Emotional tribute to open Winter Dance Concert

December 05, 2016 / by / 0 Comment

By Mark Heller
GCU News Bureau

The only permanence in life is change.

2016Kayla Castro

Makayla Samantha Cook-Castro was 18 years old when she was killed while climbing Camelback Mountain last spring. Even now that she’s gone, Kayla’s spirit lives on in those who felt lucky to know her.

The Winter Dance Concert production of “Impermanence” at 7:30 p.m. Friday and Saturday and 9:30 a.m. Tuesday, Dec. 13, at Grand Canyon University’s Ethington Theatre dance ensemble will perform an exploration of joy and sorrow instigated through life changes, both large and small.

The opening performance hits close to home immediately and thoroughly.

“Dancing by Your Side” was an original song written by Grand Canyon University students Kristyn Roberts and Josh Wathen last spring when Roberts’ close friend and roommate, Kayla Castro, was killed while climbing Camelback Mountain.

Inspired by the song, its accompanying video and reading Kayla’s tribute website, choreographer Bekki Price reached out to GCU’s Worship Arts program. They connected her with Roberts and Wathen in early fall, and Price choreographed a dance tribute to not only Kayla and the song, but the symbiotic relationships between life, death, people and change that are prevalent throughout the 10-dance program.

Miriam Baker leads the 12-person dance group for “Dancing by Your Side,” which is accompanied by live music from Roberts, Wathen, Sarynne Earls, Fletcher Milloy and Jonathon White. Following three months of creation, collaboration and rehearsals, the piece begins wth an introduction of people through Baker’s solo conclusion, all of which felt apropos to the life-cycle journey between birth and death.

“No matter who or how she’s connected, she left an impression and impact,” Price said of Kayla. “That’s the impression we all had and how she lit up the room. Some of us interact for brief period of time, but it still shapes the path and legacy we leave behind.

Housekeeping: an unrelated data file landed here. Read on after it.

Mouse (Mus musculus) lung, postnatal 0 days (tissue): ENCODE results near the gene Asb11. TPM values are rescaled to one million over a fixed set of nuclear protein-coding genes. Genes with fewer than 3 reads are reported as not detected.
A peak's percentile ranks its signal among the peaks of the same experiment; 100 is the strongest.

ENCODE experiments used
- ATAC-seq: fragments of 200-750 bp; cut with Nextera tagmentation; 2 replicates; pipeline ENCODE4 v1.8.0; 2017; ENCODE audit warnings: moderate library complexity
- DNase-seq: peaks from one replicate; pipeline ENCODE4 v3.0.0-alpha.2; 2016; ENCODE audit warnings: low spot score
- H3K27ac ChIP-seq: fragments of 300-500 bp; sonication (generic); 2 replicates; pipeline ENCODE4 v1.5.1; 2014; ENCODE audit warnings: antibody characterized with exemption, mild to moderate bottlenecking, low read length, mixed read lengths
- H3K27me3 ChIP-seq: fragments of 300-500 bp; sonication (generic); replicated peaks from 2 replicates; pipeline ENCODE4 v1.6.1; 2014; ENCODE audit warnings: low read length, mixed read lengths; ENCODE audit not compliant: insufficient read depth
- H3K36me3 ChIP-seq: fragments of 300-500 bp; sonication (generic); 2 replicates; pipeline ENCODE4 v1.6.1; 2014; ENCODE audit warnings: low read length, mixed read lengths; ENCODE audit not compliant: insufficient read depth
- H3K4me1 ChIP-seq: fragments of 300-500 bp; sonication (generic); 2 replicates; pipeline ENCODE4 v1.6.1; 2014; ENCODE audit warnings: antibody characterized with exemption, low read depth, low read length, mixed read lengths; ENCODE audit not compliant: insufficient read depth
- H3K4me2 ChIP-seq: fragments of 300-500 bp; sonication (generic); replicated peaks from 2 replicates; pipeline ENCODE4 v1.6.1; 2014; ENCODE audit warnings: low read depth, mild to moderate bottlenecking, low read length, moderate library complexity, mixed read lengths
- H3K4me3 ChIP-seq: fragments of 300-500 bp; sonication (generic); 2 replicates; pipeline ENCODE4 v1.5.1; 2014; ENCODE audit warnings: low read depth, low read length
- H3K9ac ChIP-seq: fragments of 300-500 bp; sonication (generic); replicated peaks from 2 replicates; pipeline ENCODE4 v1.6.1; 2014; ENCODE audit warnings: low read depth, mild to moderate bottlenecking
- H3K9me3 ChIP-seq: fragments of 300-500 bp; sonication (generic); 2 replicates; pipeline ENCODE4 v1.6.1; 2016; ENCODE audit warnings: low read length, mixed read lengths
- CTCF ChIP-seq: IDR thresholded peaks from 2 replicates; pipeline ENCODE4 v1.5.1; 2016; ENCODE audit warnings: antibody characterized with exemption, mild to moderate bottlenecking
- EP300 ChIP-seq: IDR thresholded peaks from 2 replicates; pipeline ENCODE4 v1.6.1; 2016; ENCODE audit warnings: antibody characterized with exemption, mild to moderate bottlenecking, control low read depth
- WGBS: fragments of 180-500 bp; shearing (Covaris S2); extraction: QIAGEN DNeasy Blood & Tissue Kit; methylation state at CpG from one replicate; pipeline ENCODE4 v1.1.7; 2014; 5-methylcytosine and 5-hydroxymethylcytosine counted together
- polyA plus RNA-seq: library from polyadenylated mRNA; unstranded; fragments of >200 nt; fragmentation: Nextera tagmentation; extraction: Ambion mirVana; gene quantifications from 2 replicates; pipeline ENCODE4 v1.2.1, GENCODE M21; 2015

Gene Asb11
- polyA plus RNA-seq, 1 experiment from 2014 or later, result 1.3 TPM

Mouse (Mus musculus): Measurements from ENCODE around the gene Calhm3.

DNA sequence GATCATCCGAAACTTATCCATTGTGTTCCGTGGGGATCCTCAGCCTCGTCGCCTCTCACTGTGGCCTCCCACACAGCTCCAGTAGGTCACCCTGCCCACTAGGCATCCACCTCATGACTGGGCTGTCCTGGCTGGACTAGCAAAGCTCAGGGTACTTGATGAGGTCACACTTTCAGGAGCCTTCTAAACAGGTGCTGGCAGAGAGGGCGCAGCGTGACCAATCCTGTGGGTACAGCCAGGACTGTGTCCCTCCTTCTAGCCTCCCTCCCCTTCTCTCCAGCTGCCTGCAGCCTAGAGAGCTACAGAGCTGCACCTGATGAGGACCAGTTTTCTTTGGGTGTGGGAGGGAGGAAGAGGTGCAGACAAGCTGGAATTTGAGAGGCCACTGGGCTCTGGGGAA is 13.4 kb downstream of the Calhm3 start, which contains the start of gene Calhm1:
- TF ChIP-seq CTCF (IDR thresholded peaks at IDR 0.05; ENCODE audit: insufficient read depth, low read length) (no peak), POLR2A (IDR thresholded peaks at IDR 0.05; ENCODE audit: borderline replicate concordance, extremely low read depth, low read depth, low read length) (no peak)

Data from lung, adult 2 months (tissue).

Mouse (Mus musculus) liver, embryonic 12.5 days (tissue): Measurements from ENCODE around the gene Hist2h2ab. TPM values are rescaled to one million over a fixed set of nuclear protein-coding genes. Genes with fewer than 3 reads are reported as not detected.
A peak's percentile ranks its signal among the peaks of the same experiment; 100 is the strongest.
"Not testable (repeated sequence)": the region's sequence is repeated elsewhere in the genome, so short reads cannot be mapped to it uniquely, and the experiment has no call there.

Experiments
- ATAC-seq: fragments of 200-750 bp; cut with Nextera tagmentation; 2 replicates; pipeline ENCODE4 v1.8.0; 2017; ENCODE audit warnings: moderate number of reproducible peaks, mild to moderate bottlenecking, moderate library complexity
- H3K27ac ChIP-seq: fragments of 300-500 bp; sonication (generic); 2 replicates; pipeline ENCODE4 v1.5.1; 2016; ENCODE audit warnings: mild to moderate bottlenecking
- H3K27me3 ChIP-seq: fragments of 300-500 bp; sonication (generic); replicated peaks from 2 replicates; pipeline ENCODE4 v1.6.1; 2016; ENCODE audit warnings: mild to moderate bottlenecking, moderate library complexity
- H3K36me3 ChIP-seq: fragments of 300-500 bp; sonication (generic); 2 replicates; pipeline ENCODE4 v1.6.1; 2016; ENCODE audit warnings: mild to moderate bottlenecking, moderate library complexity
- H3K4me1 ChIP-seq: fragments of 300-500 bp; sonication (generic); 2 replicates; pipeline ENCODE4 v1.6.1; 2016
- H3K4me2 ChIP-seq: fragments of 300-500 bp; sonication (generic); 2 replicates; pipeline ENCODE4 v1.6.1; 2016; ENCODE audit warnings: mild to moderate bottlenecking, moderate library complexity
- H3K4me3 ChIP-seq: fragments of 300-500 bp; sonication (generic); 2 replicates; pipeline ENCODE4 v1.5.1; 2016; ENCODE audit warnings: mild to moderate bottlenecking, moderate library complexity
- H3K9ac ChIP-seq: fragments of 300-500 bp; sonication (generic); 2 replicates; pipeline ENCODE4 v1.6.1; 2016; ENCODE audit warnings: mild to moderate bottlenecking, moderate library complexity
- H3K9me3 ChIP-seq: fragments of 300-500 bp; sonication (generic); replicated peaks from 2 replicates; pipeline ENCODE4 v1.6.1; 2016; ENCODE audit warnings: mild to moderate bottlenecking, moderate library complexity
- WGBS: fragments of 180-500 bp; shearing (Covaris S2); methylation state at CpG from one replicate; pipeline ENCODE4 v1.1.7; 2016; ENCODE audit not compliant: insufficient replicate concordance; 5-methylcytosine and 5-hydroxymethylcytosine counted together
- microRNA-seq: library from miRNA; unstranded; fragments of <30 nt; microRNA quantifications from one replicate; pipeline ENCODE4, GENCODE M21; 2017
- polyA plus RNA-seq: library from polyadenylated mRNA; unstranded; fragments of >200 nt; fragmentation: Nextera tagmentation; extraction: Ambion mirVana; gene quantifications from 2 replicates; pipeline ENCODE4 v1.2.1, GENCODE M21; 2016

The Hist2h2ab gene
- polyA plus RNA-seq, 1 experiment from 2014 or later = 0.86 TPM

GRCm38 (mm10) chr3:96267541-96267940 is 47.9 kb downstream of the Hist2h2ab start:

“It was really important that the audience knows the story and inspiration behind the song. I want the audience to take away something whether they knew Kayla, recently experienced loss, or recently met someone who might impact their life; connect to the audience in any way that they can take something from it. I think this will definitely do that.”

Performing the music in front of a live audience was only done during Kayla’s memorial service. But as time and life changes, so, too, has the emotional roller coaster and perspective steered her former (random) roommate from the same small town of Escondido, Calif.

“Playing live with another piece of art makes it feel more real,” Roberts said. “There’s more emotion because I’m there and singing for Kayla to help showcase a glimpse into what she was about. I’ve learned to keep it together for the most part.

“It comes to me, I don’t have to think about the words or music. It’s really about her and it gets kind of hard, but instead of feeling sad I feel glad because I can show people a glimpse of who she was. It’s become a more happy feeling and I’m glad I can do this for my dear friend.”

It, too, seems apropos for a student who thrived on the fun and adventure that is change.

And life.

“She would love it,” Roberts said of her friend’s life on stage. “Even after I wrote and recorded it for the memorial, I know she would have thought it was so cool. So being performed for a dance group in front of a bunch of people, she’d think it’s the coolest thing. She’d love it.”

Contact Mark Heller at (602) 639-7516 or mark.heller@gcu.edu

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